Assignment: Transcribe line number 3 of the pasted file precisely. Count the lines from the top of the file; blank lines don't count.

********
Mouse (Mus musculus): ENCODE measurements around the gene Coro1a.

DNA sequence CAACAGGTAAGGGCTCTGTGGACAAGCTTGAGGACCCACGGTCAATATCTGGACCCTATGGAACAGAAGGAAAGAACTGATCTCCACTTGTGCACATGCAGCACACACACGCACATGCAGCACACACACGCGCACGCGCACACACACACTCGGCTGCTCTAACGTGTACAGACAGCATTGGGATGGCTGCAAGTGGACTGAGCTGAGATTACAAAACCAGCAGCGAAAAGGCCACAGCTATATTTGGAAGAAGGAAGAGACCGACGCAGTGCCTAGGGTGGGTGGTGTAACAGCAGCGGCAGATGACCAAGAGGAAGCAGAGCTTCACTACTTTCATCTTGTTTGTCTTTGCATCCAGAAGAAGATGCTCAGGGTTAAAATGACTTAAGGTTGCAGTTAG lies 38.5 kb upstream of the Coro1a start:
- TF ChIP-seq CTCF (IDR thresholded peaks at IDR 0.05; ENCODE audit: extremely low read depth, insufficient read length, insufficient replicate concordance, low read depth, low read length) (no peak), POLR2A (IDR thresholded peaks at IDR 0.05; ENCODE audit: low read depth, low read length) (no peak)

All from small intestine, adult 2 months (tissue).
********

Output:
- TF ChIP-seq CTCF (IDR thresholded peaks at IDR 0.05; ENCODE audit: extremely low read depth, insufficient read length, insufficient replicate concordance, low read depth, low read length) (no peak), POLR2A (IDR thresholded peaks at IDR 0.05; ENCODE audit: low read depth, low read length) (no peak)